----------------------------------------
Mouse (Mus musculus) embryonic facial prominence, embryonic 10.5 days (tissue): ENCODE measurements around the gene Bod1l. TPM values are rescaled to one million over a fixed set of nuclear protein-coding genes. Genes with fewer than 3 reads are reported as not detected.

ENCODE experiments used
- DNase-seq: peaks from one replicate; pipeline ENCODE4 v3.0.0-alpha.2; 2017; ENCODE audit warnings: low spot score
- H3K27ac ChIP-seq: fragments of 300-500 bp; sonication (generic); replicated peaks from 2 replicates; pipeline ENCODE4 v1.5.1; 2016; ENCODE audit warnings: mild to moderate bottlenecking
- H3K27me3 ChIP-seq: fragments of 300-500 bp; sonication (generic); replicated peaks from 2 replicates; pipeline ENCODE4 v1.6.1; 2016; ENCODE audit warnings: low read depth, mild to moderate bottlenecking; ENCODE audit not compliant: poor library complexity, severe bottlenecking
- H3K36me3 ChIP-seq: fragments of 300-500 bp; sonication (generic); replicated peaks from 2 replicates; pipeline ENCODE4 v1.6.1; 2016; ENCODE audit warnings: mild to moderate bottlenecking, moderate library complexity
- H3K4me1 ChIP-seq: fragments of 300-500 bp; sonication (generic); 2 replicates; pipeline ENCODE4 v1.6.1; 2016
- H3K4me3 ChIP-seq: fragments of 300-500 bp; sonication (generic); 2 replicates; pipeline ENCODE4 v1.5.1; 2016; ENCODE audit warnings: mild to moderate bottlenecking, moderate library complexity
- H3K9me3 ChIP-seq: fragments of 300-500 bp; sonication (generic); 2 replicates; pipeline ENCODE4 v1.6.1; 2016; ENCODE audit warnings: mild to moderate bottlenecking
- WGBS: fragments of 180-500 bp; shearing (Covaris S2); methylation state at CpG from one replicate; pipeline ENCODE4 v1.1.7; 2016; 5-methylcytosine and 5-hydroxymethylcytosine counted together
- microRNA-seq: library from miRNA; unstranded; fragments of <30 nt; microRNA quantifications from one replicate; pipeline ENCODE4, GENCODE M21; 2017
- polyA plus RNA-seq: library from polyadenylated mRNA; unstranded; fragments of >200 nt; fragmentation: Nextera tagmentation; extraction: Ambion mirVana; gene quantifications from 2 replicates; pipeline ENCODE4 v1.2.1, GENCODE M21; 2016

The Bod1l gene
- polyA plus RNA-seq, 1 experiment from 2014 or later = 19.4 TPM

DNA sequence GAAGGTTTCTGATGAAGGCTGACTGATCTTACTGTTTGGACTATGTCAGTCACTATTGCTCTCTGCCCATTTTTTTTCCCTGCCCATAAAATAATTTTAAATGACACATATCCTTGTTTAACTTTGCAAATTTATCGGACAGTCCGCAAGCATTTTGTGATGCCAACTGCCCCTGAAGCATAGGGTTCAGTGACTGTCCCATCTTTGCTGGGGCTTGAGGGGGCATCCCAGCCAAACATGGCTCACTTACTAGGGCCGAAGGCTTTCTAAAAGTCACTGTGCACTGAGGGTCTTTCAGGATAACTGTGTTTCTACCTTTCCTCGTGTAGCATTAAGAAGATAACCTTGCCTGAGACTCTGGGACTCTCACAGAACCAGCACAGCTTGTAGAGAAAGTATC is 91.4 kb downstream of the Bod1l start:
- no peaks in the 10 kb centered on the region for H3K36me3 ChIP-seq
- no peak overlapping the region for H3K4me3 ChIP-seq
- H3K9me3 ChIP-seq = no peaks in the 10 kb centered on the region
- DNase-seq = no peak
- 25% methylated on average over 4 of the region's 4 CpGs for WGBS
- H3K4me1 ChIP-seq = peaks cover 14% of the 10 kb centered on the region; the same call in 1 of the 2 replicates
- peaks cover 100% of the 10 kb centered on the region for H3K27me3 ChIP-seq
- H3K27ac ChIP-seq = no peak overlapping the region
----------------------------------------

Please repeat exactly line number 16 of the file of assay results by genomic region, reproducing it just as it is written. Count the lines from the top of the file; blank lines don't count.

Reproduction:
- no peaks in the 10 kb centered on the region for H3K36me3 ChIP-seq